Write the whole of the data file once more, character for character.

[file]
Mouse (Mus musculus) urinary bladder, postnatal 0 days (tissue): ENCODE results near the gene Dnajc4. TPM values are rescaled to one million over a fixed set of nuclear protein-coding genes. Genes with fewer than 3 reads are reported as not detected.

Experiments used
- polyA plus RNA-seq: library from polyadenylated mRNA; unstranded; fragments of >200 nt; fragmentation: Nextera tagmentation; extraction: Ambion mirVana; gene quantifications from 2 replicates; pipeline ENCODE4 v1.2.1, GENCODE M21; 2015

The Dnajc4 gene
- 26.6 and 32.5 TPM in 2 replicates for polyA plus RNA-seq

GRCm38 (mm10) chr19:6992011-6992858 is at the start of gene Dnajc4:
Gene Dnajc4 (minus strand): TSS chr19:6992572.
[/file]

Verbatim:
Mouse (Mus musculus) urinary bladder, postnatal 0 days (tissue): ENCODE results near the gene Dnajc4. TPM values are rescaled to one million over a fixed set of nuclear protein-coding genes. Genes with fewer than 3 reads are reported as not detected.

Experiments used
- polyA plus RNA-seq: library from polyadenylated mRNA; unstranded; fragments of >200 nt; fragmentation: Nextera tagmentation; extraction: Ambion mirVana; gene quantifications from 2 replicates; pipeline ENCODE4 v1.2.1, GENCODE M21; 2015

The Dnajc4 gene
- 26.6 and 32.5 TPM in 2 replicates for polyA plus RNA-seq

GRCm38 (mm10) chr19:6992011-6992858 is at the start of gene Dnajc4:
Gene Dnajc4 (minus strand): TSS chr19:6992572.